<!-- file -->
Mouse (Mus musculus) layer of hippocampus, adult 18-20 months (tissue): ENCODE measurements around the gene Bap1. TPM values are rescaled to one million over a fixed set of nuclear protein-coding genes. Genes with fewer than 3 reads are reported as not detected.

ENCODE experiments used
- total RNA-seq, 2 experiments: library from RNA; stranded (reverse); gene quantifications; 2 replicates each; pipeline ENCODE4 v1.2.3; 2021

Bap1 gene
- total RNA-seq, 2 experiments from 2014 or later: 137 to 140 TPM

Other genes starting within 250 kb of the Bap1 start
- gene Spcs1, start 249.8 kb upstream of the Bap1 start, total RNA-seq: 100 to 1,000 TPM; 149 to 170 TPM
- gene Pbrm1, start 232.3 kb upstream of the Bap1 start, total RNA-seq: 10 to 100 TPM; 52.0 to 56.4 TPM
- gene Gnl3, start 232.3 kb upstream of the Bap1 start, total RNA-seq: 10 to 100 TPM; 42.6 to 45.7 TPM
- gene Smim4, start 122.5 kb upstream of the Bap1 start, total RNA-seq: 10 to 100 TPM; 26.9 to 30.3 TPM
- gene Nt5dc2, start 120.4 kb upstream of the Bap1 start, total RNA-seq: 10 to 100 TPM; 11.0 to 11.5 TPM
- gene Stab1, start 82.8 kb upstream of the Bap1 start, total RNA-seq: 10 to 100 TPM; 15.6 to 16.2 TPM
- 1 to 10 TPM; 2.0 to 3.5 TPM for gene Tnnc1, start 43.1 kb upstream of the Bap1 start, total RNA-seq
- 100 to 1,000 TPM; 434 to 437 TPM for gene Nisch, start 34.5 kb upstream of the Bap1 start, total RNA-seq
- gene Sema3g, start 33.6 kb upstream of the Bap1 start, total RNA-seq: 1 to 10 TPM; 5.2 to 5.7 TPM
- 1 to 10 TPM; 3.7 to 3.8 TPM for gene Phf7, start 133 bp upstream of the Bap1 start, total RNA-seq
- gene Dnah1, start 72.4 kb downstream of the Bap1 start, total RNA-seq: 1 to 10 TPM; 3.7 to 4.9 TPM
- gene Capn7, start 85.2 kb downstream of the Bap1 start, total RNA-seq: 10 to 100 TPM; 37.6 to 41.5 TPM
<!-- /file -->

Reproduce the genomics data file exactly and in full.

Mouse (Mus musculus) layer of hippocampus, adult 18-20 months (tissue): ENCODE measurements around the gene Bap1. TPM values are rescaled to one million over a fixed set of nuclear protein-coding genes. Genes with fewer than 3 reads are reported as not detected.

ENCODE experiments used
- total RNA-seq, 2 experiments: library from RNA; stranded (reverse); gene quantifications; 2 replicates each; pipeline ENCODE4 v1.2.3; 2021

Bap1 gene
- total RNA-seq, 2 experiments from 2014 or later: 137 to 140 TPM

Other genes starting within 250 kb of the Bap1 start
- gene Spcs1, start 249.8 kb upstream of the Bap1 start, total RNA-seq: 100 to 1,000 TPM; 149 to 170 TPM
- gene Pbrm1, start 232.3 kb upstream of the Bap1 start, total RNA-seq: 10 to 100 TPM; 52.0 to 56.4 TPM
- gene Gnl3, start 232.3 kb upstream of the Bap1 start, total RNA-seq: 10 to 100 TPM; 42.6 to 45.7 TPM
- gene Smim4, start 122.5 kb upstream of the Bap1 start, total RNA-seq: 10 to 100 TPM; 26.9 to 30.3 TPM
- gene Nt5dc2, start 120.4 kb upstream of the Bap1 start, total RNA-seq: 10 to 100 TPM; 11.0 to 11.5 TPM
- gene Stab1, start 82.8 kb upstream of the Bap1 start, total RNA-seq: 10 to 100 TPM; 15.6 to 16.2 TPM
- 1 to 10 TPM; 2.0 to 3.5 TPM for gene Tnnc1, start 43.1 kb upstream of the Bap1 start, total RNA-seq
- 100 to 1,000 TPM; 434 to 437 TPM for gene Nisch, start 34.5 kb upstream of the Bap1 start, total RNA-seq
- gene Sema3g, start 33.6 kb upstream of the Bap1 start, total RNA-seq: 1 to 10 TPM; 5.2 to 5.7 TPM
- 1 to 10 TPM; 3.7 to 3.8 TPM for gene Phf7, start 133 bp upstream of the Bap1 start, total RNA-seq
- gene Dnah1, start 72.4 kb downstream of the Bap1 start, total RNA-seq: 1 to 10 TPM; 3.7 to 4.9 TPM
- gene Capn7, start 85.2 kb downstream of the Bap1 start, total RNA-seq: 10 to 100 TPM; 37.6 to 41.5 TPM